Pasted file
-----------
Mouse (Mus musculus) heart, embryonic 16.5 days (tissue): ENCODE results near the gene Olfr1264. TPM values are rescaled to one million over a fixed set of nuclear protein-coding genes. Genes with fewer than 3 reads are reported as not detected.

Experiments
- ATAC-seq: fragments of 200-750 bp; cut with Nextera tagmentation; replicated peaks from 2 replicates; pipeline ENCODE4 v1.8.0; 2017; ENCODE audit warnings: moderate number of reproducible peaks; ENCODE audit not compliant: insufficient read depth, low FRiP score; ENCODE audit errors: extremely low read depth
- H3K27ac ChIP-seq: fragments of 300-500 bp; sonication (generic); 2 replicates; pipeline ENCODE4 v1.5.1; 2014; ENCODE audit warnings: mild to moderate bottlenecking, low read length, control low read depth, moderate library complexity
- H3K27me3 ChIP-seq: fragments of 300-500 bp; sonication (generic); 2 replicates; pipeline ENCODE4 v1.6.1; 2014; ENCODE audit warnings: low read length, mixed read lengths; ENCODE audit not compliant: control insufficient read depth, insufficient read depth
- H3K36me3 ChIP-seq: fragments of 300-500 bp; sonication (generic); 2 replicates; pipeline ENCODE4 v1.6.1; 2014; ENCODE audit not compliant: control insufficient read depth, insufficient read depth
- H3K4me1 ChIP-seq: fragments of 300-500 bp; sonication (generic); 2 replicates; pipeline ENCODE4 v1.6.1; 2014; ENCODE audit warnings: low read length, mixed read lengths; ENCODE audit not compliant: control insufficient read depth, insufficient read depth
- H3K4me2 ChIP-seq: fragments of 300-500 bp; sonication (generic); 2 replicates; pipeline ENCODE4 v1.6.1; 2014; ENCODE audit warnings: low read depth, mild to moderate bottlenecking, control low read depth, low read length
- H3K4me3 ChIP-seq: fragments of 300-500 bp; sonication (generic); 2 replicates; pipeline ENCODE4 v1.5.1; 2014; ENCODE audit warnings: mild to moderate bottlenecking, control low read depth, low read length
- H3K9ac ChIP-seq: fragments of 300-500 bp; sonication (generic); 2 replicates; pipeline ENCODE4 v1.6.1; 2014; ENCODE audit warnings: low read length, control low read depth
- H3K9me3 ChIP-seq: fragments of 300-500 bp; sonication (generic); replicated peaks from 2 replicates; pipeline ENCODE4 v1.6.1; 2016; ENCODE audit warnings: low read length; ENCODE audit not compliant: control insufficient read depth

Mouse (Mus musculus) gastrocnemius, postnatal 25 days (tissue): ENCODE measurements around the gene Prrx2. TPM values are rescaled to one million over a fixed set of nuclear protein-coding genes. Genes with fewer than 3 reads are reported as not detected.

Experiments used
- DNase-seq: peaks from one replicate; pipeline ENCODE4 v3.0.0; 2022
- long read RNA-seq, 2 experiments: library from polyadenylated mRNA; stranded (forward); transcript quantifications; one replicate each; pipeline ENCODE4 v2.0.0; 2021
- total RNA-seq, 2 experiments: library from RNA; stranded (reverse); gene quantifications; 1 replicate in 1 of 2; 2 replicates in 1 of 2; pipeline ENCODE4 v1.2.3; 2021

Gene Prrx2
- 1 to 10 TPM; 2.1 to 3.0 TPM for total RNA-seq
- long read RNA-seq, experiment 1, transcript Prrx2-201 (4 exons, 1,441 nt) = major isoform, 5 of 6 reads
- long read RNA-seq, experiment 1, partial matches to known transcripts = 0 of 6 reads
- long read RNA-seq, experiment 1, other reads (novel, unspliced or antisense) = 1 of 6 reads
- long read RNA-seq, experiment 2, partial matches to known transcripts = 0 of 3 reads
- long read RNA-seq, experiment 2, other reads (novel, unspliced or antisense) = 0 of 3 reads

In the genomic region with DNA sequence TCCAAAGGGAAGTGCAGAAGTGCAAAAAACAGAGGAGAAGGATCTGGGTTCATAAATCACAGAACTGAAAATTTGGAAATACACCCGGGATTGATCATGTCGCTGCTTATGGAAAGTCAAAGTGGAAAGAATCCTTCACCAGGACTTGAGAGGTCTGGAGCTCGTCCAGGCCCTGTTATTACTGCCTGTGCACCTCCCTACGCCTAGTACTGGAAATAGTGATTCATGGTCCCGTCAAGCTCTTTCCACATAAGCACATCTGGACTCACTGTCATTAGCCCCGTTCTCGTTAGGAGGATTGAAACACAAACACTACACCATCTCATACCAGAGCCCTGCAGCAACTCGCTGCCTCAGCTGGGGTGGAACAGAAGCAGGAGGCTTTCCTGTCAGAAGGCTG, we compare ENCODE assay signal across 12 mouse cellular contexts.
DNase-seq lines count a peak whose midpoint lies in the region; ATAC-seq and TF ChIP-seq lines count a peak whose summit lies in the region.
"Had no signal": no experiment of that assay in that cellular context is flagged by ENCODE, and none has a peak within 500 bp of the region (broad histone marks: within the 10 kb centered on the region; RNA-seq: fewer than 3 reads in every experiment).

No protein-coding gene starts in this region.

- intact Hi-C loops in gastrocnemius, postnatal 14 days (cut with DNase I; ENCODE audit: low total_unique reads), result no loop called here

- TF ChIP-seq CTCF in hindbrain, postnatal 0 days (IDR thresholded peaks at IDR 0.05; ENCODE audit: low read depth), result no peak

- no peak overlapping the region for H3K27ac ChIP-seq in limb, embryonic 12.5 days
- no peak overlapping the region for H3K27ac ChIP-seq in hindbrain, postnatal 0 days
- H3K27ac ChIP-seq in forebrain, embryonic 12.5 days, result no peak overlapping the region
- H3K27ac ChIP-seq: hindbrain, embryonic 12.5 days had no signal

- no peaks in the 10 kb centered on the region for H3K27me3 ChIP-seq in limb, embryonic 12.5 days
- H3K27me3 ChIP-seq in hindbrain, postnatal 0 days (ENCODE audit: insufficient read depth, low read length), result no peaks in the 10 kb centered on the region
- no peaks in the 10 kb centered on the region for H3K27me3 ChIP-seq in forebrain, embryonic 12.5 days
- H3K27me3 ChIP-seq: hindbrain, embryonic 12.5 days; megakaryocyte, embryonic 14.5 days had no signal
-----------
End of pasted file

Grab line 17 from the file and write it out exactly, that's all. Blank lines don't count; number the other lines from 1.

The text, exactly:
Gene Prrx2